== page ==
An Appendix is the place for large amounts of raw data. You might ask your advisor about the appropriateness of an appendix for your report. Be sure to include the appendix in the table of contents.

Format details:

  • Use double spaced Times 12 point font.
  • Double sided printing is preferred.
    • Printing Double sided:
      Set the margins at 1 inch with a 0.5 inch gutter. (In the Word Format Document menu, check the box “mirror margins.” The gutter provides space for the book binding).
    • Printing Single sided (only in exceptional circumstances, talk to your advisor)
      The left margin should be 1.5 inches and the remaining 3 margins should be 1 inch.
    • Margins for figures
      Figure margins must be 1.5 inches on the binding side, but the remaining 3 margins can be 0.5 inches. See below for more detail on figures.
  • Number the pages in the upper right and left hand corners. In Word, choose Insert –>Page Numbers, then select “Top of Page” and “Outside”.
  • Ordinarily, measurements should be in metric units. There may be some cases in which dual units make more sense. Check with your advisor.
  • You must check spelling and proofread!
  • Use the format of the Geological Society of America Bulletin for figure captions, table headings, citations, and references. All illustrations must be referred to in the text. Captions should thoroughly explain the illustrations.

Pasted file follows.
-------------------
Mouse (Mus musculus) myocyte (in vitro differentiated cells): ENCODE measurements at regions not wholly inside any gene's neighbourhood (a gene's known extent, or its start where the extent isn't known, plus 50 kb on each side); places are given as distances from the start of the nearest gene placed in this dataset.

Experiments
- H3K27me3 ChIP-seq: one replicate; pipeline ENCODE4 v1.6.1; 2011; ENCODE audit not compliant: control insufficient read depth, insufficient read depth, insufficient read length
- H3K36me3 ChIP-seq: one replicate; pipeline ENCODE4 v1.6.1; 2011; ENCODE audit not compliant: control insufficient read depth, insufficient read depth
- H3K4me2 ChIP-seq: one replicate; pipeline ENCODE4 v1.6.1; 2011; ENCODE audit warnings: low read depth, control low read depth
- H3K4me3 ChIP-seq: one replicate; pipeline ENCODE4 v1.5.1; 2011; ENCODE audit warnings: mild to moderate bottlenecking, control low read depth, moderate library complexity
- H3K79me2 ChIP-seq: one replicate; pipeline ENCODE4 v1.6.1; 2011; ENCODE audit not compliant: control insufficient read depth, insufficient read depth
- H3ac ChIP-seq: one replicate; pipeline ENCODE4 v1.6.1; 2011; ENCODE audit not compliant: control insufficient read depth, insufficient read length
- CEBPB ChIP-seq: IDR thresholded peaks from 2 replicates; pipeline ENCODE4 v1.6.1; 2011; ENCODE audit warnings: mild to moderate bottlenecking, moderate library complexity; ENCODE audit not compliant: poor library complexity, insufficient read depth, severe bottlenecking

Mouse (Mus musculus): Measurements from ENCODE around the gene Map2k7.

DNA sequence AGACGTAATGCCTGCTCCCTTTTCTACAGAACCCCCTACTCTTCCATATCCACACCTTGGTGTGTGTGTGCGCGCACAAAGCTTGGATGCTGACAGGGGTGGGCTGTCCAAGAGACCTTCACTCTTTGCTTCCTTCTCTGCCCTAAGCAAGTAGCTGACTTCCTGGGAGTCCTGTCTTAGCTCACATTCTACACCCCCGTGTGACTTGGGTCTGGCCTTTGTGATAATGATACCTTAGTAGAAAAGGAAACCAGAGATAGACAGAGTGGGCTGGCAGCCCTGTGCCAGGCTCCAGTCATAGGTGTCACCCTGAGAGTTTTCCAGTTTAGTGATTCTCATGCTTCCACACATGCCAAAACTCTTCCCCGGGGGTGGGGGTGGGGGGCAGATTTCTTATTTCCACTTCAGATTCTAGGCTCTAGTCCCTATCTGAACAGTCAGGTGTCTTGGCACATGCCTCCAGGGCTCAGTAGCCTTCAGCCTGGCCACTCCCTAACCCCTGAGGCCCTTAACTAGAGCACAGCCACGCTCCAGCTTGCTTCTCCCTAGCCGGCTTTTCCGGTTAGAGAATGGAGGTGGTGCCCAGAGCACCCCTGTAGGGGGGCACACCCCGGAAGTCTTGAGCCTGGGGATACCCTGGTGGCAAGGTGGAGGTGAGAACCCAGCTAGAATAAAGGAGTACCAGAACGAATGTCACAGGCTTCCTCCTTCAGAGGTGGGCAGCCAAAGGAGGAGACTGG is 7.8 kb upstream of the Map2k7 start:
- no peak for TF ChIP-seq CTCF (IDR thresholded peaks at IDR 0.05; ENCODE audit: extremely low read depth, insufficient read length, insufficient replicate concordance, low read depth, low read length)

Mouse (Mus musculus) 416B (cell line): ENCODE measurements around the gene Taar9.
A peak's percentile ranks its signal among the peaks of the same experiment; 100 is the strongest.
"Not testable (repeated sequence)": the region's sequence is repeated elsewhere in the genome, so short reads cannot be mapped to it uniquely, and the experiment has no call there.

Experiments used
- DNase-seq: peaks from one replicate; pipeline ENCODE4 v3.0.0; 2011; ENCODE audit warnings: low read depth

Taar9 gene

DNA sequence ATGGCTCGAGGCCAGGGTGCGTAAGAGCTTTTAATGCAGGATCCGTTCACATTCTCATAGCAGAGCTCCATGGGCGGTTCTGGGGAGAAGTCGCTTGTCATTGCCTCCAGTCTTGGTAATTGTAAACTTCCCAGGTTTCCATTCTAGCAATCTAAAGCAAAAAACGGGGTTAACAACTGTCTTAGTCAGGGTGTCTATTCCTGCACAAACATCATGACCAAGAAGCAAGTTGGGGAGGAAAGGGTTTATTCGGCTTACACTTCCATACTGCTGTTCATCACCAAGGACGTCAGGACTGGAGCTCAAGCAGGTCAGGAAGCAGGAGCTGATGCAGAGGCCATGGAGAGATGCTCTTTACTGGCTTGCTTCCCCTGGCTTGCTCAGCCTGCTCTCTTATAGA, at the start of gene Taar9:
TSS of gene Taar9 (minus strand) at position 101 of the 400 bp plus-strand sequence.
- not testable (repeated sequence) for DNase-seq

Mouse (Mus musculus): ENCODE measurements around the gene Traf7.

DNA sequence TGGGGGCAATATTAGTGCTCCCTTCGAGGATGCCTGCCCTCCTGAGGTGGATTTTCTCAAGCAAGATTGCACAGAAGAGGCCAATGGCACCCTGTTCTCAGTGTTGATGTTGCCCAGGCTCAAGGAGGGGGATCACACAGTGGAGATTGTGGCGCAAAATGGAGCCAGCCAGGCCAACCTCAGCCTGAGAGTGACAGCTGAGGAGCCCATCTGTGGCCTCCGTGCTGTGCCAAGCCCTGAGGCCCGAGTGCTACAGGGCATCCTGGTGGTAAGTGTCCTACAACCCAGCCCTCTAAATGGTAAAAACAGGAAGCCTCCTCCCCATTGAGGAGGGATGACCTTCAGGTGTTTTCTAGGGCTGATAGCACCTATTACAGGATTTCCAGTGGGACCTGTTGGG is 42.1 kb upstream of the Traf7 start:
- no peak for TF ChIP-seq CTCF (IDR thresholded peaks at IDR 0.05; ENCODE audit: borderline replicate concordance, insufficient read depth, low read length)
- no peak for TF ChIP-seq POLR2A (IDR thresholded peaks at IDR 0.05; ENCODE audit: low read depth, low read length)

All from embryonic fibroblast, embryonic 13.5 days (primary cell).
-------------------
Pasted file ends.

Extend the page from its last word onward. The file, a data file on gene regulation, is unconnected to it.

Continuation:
• If you turn a table or illustration so that it fits on the paper lengthwise, then put the top of the illustration or table on the side where the binding will occur. Be sure to allow enough margin (1.5″).
  • Photomicrographs and other photos must have a scale, preferably a bar scale.
  • Maps should be page size (watch the margins). Try to avoid larger maps, but if they are essential they should be folded to 6 inches by 9 inches for insertion in a map pocket when the comps are bound.

Integrating Figures and Tables

Most figures and perhaps most tables are easier to create and manage as separate documents. Therefore, a recommended strategy for putting your comps paper together is to keep your figures and tables separate from the main body (text portion) of your comps.

  • Once you have the final version of your text ready to go (after many edits and polishing), choose Setup from the File menu and be sure that the margins are set properly and that a laser printer (8.5″ x 11″ paper) is selected.